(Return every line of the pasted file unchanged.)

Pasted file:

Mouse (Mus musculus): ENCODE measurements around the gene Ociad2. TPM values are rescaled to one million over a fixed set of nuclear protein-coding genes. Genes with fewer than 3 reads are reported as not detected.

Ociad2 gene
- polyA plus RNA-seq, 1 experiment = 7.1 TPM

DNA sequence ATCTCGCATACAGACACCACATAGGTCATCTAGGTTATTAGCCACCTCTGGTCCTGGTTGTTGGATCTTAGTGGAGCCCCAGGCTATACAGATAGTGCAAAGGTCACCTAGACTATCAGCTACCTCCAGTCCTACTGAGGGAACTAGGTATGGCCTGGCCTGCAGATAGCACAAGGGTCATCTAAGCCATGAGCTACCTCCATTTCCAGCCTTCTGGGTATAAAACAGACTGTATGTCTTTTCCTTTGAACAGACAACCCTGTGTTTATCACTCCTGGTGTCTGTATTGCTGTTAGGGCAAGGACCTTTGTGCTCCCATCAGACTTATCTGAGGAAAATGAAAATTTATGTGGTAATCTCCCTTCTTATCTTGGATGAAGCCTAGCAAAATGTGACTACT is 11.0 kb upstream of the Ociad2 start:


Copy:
Mouse (Mus musculus): ENCODE measurements around the gene Ociad2. TPM values are rescaled to one million over a fixed set of nuclear protein-coding genes. Genes with fewer than 3 reads are reported as not detected.

Ociad2 gene
- polyA plus RNA-seq, 1 experiment = 7.1 TPM

DNA sequence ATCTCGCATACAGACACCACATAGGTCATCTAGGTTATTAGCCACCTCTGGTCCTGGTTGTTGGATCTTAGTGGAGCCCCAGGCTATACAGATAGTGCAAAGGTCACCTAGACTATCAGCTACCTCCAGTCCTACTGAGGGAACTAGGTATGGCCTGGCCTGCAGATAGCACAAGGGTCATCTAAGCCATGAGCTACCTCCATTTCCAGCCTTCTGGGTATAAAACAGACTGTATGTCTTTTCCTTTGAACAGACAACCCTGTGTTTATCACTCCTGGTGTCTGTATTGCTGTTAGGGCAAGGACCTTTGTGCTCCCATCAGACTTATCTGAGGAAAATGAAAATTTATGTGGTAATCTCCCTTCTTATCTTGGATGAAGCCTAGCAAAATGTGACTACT is 11.0 kb upstream of the Ociad2 start: